You don't know what you don't know. Hi, I'm Jim Hacking, immigration lawyer, practicing law throughout the United States out of our office here in St. Louis, Missouri. In this video, we are going to discuss a concept that I see, or an occurrence that I see, in many, many, many immigration cases. In fact, earlier this week, my wife, Amany Ragab Hacking, who I practice with, was giving some training to our intake team on why people might want to hire a lawyer instead of going on their own at immigration.
You know, when I first started practicing immigration law, in my mind, in my competitive spirit, I always thought that my competitors, the other immigration lawyers, were the biggest reason that people didn't hire our firm, but that's not it. The biggest reason people don't hire our firm is because they think they can do it themselves.
I laid out three categories when I ... I helped with the training with Amany, as well. There's people hiring other lawyers. There's people who I would call, they hired drinking buddy, or Uncle Eddie, or some family friend who knows immigration or knows how to fill out forms. And then there's people who do it themselves.
Amany spent a lot of time in the training talking about the perils or the dangers of filing all on your own. When you file all on your own, you're basically going up against the federal government without proper armor and defenses, and you're setting yourself up for failure. Amany went on and on with the team about different mistakes that she's seen people make when filing on their own. The biggest one, that we see the most often, is when people don't disclose something because they think it's not important. That's a really big mistake. Amany told story after story about people who answered no to a question when they should have answered yes.
Now, every question on one of these forms is designed to test the ability and the eligibility of the immigrant for the benefit sought. So if they're applying for citizenship, it's whether this Green Card holder is eligible and qualified to become a U.S citizen. If they are on a student visa or some other visa, and they want to adjust their status to that of lawful permanent resident, those 20 pages of questions, single-spaced and with two columns down in the middle of the page, all those questions are designed to see if there's some reason why USCIS can deny the case.
So people, over, and over, and over, make the same mistakes. They don't disclose things, and this all came home to me when I was talking to a lawsuit client who had been stopped at the airport. So this fellow was applying for citizenship. He'd been waiting a really long time for his citizenship, and he had recently gone back home and come back to the United States. When he got to the airport in Chicago, the CBP officers were grilling him on a marriage that he never disclosed.
So this fellow had gotten his visit visa to the United States, had married someone back in the home country, and then somehow got it annulled, or ... It wasn't a divorce, but he says it was nullified. He never disclosed this on his initial asylum application, he never disclosed it on his Green Card application, and he never disclosed it on his citizenship application. When I say never disclosed, what I mean is, he answered a question under oath that said he'd never been married.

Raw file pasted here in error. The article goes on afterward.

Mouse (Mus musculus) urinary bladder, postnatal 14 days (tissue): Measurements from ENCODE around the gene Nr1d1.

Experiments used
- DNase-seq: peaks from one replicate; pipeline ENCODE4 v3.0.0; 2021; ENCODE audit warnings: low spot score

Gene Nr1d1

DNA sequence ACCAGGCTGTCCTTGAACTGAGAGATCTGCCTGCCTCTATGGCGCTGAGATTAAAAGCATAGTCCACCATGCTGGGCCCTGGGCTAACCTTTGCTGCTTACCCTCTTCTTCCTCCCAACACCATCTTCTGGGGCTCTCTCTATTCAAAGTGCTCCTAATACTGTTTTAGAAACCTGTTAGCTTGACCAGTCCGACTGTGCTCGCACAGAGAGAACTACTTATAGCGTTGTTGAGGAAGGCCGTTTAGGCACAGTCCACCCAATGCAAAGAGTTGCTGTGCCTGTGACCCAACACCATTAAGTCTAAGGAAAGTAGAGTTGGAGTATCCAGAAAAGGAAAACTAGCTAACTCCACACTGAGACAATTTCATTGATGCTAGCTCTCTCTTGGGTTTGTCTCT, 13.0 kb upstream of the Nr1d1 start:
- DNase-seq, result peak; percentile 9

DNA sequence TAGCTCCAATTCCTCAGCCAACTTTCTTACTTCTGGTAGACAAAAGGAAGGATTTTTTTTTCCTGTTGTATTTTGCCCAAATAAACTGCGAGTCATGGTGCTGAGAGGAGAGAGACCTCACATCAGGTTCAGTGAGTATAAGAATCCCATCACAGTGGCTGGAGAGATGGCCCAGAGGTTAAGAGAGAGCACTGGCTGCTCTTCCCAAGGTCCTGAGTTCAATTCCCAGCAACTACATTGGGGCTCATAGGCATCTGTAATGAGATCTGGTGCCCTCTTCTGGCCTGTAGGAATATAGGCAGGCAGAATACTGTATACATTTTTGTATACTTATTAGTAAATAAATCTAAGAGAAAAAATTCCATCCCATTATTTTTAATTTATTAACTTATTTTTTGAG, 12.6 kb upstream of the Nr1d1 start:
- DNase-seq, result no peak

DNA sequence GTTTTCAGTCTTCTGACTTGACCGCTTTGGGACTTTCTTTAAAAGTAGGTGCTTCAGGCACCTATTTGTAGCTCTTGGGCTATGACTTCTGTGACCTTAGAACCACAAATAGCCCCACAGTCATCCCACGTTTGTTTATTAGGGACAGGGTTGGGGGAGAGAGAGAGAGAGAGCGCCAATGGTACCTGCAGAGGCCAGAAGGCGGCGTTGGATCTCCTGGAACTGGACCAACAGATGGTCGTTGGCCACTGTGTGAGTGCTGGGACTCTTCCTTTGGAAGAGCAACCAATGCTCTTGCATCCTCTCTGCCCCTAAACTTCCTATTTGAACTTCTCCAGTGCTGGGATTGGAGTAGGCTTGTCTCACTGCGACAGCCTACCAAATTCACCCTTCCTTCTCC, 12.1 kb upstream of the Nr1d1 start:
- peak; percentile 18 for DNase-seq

Now, interestingly, his asylum case was based on the fact that he was bisexual. So I got on the phone with him shortly after this training with Amany, and I said, "Your citizenship case is over. You marked a box that said you'd never been married. That is untrue, and you've now admitted to Customs and Border Patrol that that was untrue. So it was untrue when you applied for citizenship, it was untrue when you applied for a Green Card, and it was also untrue when you applied for asylum. So even though you didn't mean it, and didn't understand that because you actually got married that is a marriage," he's in big trouble.
He has to hope ... He's going to withdraw his N-400. He has to hope that immigration will, A, allow him to withdraw it, and B, not go back and say, "Hey, if we had known that he was married, would we have given him asylum in the United States?" The important thing isn't whether or not they would have or not. The important thing is that they will act now like, "Oh, we never would have given it to him if he disclosed it." That might may or not be true. He very well could have gotten asylum with having been married, but the fact that there's now a demonstrable discrepancy, an actual discrepancy or difference between what actually happened and what he put on all his forms, he's in big trouble.
This all goes back to the training that Amany was giving to the leads team about how you don't know what you don't know. So I feel bad for this client. I hope nothing bad happens to him. But at the end of the day, he's in a world of hurt, and hopefully USCIS will not come after him.
If you need help with your immigration case, we don't just fill out forms. We offer a whole lot of expertise and guidance, above and beyond filling out forms. So you don't want to do it yourself. You don't want to rely on drinking buddy or Uncle Eddie. You need to use an immigration law firm that knows what they're doing, so they can file a proper application and disclose all the right information that needs to be disclosed.
If you have questions about this, give us a call at (314) 961-8200. You can email us at [email protected]. Be sure to join us in our Facebook group, which is called Immigrant Home, and if you liked this video, we ask that you please share it out on social so that you get updates whenever we make videos just like this one. Thanks a lot. Have a great day.